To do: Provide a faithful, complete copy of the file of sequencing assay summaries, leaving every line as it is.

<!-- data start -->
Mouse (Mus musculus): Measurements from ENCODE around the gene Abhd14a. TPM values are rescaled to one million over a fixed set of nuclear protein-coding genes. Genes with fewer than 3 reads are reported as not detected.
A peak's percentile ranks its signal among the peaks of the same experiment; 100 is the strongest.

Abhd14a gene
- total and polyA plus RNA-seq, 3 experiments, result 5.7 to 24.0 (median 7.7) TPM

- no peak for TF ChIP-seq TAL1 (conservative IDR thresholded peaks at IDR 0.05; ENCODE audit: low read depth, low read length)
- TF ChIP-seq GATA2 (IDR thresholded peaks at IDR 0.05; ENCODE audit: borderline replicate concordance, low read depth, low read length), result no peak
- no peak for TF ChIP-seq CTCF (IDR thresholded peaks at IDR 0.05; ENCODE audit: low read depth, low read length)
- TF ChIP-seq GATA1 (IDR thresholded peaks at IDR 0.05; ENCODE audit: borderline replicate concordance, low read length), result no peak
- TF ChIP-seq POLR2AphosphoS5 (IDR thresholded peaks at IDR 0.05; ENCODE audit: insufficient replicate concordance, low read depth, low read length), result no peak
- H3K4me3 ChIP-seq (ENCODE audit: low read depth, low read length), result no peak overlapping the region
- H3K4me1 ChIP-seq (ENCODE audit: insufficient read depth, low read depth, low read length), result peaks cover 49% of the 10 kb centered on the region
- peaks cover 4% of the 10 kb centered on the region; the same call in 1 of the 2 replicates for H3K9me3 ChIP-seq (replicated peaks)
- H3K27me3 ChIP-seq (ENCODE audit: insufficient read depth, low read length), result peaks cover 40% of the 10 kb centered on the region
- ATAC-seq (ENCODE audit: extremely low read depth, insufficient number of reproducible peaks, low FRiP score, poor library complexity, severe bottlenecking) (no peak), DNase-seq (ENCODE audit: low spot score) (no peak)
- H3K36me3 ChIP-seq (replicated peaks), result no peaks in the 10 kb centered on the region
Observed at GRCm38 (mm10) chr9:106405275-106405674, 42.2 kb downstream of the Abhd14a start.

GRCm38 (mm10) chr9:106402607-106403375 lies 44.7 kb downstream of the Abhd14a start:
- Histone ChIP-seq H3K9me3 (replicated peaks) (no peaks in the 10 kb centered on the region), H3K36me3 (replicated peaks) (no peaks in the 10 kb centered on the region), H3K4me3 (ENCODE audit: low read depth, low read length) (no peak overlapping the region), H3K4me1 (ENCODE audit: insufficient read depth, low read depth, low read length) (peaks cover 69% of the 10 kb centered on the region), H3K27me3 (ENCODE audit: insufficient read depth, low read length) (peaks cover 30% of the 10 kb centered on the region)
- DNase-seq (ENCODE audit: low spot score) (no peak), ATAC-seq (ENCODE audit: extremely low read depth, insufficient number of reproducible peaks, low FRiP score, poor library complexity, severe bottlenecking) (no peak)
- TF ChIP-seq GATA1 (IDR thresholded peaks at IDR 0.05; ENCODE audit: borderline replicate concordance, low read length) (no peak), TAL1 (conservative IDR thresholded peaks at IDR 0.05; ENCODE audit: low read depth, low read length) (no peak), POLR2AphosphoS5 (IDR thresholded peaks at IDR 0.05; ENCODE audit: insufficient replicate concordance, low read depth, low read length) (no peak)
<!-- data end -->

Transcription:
Mouse (Mus musculus): Measurements from ENCODE around the gene Abhd14a. TPM values are rescaled to one million over a fixed set of nuclear protein-coding genes. Genes with fewer than 3 reads are reported as not detected.
A peak's percentile ranks its signal among the peaks of the same experiment; 100 is the strongest.

Abhd14a gene
- total and polyA plus RNA-seq, 3 experiments, result 5.7 to 24.0 (median 7.7) TPM

- no peak for TF ChIP-seq TAL1 (conservative IDR thresholded peaks at IDR 0.05; ENCODE audit: low read depth, low read length)
- TF ChIP-seq GATA2 (IDR thresholded peaks at IDR 0.05; ENCODE audit: borderline replicate concordance, low read depth, low read length), result no peak
- no peak for TF ChIP-seq CTCF (IDR thresholded peaks at IDR 0.05; ENCODE audit: low read depth, low read length)
- TF ChIP-seq GATA1 (IDR thresholded peaks at IDR 0.05; ENCODE audit: borderline replicate concordance, low read length), result no peak
- TF ChIP-seq POLR2AphosphoS5 (IDR thresholded peaks at IDR 0.05; ENCODE audit: insufficient replicate concordance, low read depth, low read length), result no peak
- H3K4me3 ChIP-seq (ENCODE audit: low read depth, low read length), result no peak overlapping the region
- H3K4me1 ChIP-seq (ENCODE audit: insufficient read depth, low read depth, low read length), result peaks cover 49% of the 10 kb centered on the region
- peaks cover 4% of the 10 kb centered on the region; the same call in 1 of the 2 replicates for H3K9me3 ChIP-seq (replicated peaks)
- H3K27me3 ChIP-seq (ENCODE audit: insufficient read depth, low read length), result peaks cover 40% of the 10 kb centered on the region
- ATAC-seq (ENCODE audit: extremely low read depth, insufficient number of reproducible peaks, low FRiP score, poor library complexity, severe bottlenecking) (no peak), DNase-seq (ENCODE audit: low spot score) (no peak)
- H3K36me3 ChIP-seq (replicated peaks), result no peaks in the 10 kb centered on the region
Observed at GRCm38 (mm10) chr9:106405275-106405674, 42.2 kb downstream of the Abhd14a start.

GRCm38 (mm10) chr9:106402607-106403375 lies 44.7 kb downstream of the Abhd14a start:
- Histone ChIP-seq H3K9me3 (replicated peaks) (no peaks in the 10 kb centered on the region), H3K36me3 (replicated peaks) (no peaks in the 10 kb centered on the region), H3K4me3 (ENCODE audit: low read depth, low read length) (no peak overlapping the region), H3K4me1 (ENCODE audit: insufficient read depth, low read depth, low read length) (peaks cover 69% of the 10 kb centered on the region), H3K27me3 (ENCODE audit: insufficient read depth, low read length) (peaks cover 30% of the 10 kb centered on the region)
- DNase-seq (ENCODE audit: low spot score) (no peak), ATAC-seq (ENCODE audit: extremely low read depth, insufficient number of reproducible peaks, low FRiP score, poor library complexity, severe bottlenecking) (no peak)
- TF ChIP-seq GATA1 (IDR thresholded peaks at IDR 0.05; ENCODE audit: borderline replicate concordance, low read length) (no peak), TAL1 (conservative IDR thresholded peaks at IDR 0.05; ENCODE audit: low read depth, low read length) (no peak), POLR2AphosphoS5 (IDR thresholded peaks at IDR 0.05; ENCODE audit: insufficient replicate concordance, low read depth, low read length) (no peak)